In addition to that, I like how they said a spectrum of styles. A leader won’t have just one style; they’ll have many depending on whom they are working with. I like that idea because it’s impractical to think that one leader style will work for everyone, but even an authentic leader can switch it up, and that’s acceptable.

The last part of authenticity that I think about is me personally. I’m going to work at a company that I really enjoy. I interned with them last summer, and I’m excited to go back. What I always think about is whether or not I am an authentic person at work. I would never act at work how I do around my friends or family. I will smile and agree and do what they tell me and then go back to my desk and occasionally roll my eyes. That’s where the authentic line confuses me. I enjoyed talking about the differences between wearing a hat and wearing a mask, because I feel like that is something we do everyday, but where is the line? Does it have to do with values again? I assume that is me wearing a hat while at work, but would my boss agree?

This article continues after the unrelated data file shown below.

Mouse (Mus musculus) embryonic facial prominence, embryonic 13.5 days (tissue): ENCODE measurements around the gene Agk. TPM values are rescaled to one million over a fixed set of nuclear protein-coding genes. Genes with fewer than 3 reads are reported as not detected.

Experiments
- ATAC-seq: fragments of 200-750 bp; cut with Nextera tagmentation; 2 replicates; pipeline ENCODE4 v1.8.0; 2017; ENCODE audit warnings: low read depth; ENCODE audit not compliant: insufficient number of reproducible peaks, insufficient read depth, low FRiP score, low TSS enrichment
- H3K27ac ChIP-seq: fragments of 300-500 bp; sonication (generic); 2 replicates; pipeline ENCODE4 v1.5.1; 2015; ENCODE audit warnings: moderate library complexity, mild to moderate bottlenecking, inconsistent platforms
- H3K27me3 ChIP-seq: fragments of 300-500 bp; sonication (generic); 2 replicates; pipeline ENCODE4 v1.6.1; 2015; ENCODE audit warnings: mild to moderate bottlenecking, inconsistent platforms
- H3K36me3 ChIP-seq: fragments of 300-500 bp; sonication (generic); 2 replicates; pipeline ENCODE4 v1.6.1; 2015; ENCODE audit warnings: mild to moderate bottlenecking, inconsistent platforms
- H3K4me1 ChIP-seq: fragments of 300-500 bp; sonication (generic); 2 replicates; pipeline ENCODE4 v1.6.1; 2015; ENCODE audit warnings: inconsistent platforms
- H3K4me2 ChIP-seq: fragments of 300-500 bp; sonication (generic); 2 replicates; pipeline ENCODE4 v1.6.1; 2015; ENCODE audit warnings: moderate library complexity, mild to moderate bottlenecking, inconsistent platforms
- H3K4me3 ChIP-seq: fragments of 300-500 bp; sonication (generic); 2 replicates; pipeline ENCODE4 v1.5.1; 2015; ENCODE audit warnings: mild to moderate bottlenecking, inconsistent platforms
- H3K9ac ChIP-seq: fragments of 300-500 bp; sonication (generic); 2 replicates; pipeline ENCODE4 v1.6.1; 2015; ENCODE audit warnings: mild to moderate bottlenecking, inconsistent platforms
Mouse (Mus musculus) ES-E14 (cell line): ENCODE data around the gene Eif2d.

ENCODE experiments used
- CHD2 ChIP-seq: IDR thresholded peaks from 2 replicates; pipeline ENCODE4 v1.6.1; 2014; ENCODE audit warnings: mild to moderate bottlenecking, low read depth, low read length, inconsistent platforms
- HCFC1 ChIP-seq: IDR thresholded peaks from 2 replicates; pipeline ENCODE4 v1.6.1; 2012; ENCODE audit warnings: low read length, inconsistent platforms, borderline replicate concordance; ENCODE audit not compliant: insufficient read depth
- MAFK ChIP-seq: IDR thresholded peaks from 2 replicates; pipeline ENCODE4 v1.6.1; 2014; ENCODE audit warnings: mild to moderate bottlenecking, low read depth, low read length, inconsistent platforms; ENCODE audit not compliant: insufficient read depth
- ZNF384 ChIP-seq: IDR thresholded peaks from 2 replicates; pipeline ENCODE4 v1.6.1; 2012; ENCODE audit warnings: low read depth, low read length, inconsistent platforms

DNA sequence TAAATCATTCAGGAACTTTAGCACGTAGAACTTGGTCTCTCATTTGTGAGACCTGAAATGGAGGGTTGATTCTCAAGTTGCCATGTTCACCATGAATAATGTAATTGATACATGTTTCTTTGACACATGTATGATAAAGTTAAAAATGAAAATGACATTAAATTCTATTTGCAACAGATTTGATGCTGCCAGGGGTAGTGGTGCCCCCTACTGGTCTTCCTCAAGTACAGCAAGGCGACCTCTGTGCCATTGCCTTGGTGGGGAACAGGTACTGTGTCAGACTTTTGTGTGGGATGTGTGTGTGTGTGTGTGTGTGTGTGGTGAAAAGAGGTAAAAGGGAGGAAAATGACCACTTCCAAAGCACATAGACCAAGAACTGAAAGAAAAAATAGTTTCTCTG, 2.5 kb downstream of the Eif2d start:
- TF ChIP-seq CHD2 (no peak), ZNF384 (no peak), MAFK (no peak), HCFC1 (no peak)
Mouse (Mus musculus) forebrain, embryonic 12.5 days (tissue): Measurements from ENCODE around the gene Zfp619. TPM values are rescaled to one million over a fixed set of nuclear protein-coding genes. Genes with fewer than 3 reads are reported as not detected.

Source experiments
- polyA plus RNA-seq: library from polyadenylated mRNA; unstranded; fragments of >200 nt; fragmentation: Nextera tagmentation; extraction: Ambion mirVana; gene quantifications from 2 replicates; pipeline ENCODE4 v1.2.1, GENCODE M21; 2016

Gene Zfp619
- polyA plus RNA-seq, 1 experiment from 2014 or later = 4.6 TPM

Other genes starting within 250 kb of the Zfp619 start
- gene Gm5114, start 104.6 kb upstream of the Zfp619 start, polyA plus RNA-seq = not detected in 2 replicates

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Responses

  1. I think that everyone in ANY leadership role should read this article! I think it is extremely important for people to be able to find their own personal authenticity and embrace it, while also allowing room to agree with other peoples’ core values and beliefs.